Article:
The "Common-Good" Manifesto: Vermeule Responds
And a few points of ours in reply.
With admirable speed, Adrian Vermeule has already posted a somewhat extensive response to our review of his book Common Good Constitutionalism, calling us "The Bourbons of Jurisprudence" in a blog post at Ius et Iustitium.
For the most part our review can rest on its own. We may have more to say on further reflection, but for now we'll flag just a few clarifications, as readers trying to follow the exchange may have missed them.
First, Vermeule's post focuses on alleged defects in our interpretive approach. But the review is largely an effort to take his book and its arguments on their own terms; most of our criticisms would hold regardless of our own interpretive views. If we turn out to be wrong about interpretation, that doesn't show common good constitutionalism to be right.
Second, Vermeule alludes to something problematic in our jurisprudential views, which resemble those of H.L.A. Hart in focusing on current legal practice. As we see things, the practice that matters most is found in our legal system's higher-order commitments, not its day-to-day outcomes. And while we think Hart is mostly right (and that originalism is right, and that they're two great tastes that taste great together), we've noted that other jurisprudential theories may lead to originalism too—including natural-law theories, or even Vermeule's own theory, properly carried out. We didn't place these arguments front-and-center in the review, which is more about Vermeule's work than ours (see point #1). But we're not trying to hide the ball: for those interested in reading more, see the articles linked above. (We'll also post a draft of a new jurisprudence article, forthcoming in the Oxford Journal of Legal Studies, as soon as we can work out the licensing permissions.)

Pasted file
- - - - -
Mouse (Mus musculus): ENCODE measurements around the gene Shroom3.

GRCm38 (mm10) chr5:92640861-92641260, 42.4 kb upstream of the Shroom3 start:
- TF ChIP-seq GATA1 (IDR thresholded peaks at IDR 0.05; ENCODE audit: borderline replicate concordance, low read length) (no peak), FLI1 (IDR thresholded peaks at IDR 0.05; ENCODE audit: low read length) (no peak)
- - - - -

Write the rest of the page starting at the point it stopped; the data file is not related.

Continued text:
Third, Vermeule now describes our past work as "a particular and rather recondite academic version of originalism, one of perhaps a dozen such versions now floating about the academy." As we note in our review, if his real target is other versions of originalism, and not our "idiosyncratic views," we'd be happy to agree with many of his critiques. But the book claims to address all these versions of originalism at once—and, in particular, presents our work as being, "[a]t the level of scholarly justifications, the leading theoretical defenses of originalism today." Whether they deserved that praise then, or no longer do now, is for the reader to decide!